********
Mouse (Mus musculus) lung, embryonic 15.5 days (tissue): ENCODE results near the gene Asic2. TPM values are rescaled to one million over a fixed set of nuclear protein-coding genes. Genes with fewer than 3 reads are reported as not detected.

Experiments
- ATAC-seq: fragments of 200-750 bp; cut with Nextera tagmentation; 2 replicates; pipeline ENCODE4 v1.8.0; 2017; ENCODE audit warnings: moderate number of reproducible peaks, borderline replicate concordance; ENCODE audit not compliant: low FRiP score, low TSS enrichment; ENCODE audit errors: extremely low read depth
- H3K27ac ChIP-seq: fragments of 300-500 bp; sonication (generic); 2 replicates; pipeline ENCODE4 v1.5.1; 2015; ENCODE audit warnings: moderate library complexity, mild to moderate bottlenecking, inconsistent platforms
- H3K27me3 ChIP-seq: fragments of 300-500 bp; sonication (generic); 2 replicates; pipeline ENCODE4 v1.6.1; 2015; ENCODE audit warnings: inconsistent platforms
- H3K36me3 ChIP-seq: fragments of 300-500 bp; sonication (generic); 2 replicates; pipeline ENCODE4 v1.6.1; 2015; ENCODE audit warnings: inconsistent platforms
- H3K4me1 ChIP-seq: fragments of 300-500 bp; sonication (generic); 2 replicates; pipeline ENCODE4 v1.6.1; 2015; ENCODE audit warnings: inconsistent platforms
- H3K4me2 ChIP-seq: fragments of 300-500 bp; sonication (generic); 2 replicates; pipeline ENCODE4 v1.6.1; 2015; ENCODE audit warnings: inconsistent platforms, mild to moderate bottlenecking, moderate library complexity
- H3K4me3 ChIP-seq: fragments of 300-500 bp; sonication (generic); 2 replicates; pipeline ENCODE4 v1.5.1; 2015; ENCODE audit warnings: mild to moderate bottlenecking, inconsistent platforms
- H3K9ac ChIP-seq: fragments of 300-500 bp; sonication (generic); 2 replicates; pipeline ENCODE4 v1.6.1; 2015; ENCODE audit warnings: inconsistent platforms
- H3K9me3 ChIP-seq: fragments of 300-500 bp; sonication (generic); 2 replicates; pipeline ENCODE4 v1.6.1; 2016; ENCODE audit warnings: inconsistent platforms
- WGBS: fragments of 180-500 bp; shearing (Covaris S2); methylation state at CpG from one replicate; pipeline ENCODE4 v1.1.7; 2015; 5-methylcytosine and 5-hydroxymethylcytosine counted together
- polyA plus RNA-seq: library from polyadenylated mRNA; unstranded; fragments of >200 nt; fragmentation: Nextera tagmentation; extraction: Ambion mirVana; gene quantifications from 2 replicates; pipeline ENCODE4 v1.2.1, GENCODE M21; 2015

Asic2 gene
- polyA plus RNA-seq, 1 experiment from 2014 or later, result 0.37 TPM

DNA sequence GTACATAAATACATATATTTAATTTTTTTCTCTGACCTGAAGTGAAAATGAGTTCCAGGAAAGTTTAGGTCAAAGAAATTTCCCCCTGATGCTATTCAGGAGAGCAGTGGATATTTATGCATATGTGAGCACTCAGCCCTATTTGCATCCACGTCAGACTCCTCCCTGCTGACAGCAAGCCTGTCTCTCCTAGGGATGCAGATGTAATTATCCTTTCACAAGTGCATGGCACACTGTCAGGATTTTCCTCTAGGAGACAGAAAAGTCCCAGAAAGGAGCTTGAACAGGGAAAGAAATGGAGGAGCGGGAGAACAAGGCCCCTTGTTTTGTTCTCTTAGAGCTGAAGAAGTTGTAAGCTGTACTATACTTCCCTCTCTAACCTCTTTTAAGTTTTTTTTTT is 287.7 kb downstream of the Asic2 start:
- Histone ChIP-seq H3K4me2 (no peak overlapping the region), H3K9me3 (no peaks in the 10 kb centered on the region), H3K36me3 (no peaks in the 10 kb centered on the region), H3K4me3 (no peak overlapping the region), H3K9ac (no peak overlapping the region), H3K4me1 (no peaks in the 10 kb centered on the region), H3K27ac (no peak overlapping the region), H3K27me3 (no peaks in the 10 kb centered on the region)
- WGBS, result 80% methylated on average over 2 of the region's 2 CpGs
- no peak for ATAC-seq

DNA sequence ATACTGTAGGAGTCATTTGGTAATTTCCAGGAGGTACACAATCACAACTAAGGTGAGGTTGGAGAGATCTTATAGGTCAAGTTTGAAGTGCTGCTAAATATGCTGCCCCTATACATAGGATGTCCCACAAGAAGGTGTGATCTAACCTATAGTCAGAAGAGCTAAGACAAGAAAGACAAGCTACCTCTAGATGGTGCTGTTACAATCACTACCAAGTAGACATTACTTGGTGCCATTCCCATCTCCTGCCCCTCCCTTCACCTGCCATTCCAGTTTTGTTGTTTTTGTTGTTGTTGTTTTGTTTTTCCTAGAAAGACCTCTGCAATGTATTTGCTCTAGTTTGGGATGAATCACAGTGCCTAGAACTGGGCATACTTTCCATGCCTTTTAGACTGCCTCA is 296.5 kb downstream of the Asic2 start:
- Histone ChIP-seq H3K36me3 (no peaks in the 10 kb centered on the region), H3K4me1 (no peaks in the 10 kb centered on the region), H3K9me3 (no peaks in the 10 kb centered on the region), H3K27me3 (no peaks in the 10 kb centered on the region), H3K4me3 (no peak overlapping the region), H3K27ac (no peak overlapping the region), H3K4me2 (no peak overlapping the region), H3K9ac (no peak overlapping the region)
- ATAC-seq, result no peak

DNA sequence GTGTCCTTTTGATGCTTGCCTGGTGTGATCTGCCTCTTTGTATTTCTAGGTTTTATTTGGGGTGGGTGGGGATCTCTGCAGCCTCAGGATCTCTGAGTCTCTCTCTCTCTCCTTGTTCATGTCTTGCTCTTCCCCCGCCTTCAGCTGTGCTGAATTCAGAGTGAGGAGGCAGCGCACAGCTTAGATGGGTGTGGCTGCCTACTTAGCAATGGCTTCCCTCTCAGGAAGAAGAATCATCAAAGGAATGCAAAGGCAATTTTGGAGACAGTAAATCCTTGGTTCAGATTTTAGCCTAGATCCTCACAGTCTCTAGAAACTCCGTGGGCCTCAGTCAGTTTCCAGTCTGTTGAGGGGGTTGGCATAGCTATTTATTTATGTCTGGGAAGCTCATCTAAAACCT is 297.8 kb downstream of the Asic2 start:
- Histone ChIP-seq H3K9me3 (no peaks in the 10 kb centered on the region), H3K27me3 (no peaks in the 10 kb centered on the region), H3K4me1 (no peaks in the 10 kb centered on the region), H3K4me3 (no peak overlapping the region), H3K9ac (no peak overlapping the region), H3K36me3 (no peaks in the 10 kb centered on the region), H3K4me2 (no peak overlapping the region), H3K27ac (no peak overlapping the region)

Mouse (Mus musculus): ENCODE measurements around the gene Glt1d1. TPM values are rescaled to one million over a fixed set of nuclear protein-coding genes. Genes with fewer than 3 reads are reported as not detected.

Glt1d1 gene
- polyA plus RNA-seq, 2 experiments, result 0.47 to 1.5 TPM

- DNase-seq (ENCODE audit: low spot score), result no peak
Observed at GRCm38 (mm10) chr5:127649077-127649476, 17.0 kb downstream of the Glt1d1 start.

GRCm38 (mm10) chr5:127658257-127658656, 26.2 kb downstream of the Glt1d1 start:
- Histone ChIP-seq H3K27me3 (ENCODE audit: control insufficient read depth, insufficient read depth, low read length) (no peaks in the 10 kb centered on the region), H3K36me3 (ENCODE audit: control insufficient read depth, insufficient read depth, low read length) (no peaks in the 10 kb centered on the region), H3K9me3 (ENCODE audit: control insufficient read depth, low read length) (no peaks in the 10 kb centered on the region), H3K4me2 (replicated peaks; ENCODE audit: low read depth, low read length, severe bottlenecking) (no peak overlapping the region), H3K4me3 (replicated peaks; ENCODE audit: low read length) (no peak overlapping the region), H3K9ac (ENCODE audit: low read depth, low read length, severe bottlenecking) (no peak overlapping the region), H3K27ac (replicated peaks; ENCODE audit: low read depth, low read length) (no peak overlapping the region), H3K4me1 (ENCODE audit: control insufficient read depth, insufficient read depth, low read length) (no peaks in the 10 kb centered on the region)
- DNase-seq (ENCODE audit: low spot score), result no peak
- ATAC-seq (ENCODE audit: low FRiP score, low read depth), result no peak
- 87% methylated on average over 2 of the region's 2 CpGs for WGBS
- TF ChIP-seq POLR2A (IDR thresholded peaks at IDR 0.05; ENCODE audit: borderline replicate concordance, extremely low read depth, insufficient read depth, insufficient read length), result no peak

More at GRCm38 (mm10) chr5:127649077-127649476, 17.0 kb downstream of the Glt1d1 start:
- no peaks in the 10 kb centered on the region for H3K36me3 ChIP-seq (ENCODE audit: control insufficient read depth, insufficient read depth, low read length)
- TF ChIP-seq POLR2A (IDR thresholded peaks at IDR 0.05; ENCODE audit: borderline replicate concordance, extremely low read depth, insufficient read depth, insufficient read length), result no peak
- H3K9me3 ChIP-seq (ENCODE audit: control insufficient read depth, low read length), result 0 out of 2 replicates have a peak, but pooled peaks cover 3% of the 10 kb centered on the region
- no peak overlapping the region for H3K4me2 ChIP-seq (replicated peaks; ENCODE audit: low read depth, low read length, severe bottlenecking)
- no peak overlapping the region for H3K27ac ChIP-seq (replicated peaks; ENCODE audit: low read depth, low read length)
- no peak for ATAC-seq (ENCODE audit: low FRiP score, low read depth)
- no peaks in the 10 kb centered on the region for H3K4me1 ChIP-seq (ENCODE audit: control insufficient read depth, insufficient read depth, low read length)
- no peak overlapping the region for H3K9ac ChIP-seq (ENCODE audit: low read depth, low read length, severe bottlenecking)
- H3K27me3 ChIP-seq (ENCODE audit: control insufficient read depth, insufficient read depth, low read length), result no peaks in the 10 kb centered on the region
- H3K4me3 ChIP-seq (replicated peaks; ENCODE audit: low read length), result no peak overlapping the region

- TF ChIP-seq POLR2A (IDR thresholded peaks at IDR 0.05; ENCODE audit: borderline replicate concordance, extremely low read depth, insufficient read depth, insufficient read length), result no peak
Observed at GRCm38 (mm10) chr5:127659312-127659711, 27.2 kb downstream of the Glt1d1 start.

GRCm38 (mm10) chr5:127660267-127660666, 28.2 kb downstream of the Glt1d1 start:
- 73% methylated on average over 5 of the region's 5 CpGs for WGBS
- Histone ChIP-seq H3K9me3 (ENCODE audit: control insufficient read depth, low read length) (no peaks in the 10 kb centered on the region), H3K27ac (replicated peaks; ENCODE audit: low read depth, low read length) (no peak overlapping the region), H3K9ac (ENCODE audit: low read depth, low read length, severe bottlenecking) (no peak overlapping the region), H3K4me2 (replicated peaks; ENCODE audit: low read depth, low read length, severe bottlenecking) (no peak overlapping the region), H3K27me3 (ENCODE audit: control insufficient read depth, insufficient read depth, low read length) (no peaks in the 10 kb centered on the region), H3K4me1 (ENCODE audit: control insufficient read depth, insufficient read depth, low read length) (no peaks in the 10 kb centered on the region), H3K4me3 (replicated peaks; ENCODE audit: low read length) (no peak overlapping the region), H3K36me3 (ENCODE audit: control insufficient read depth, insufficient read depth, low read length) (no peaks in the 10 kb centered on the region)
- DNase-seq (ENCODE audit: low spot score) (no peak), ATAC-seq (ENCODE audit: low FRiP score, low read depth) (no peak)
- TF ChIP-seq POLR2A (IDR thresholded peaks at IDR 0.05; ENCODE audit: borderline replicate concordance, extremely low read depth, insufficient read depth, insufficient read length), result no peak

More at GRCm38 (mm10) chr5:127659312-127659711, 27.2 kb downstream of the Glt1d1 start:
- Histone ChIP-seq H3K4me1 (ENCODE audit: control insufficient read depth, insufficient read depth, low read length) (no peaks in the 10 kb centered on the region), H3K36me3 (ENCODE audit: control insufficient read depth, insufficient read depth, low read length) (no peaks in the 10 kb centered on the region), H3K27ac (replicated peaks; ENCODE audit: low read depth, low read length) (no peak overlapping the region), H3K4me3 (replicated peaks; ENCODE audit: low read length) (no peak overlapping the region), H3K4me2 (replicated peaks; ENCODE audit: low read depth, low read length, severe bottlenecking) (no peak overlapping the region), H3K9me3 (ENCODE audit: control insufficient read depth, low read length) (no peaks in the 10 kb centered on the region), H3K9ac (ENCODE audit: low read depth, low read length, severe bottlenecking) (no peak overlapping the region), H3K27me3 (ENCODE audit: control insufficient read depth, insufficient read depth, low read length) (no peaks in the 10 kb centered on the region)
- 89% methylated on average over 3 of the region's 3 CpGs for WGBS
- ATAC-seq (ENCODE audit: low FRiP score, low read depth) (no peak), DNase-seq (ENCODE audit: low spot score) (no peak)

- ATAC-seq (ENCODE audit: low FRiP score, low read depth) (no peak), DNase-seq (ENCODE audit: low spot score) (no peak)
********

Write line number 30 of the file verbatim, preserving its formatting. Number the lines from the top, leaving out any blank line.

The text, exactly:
GRCm38 (mm10) chr5:127658257-127658656, 26.2 kb downstream of the Glt1d1 start: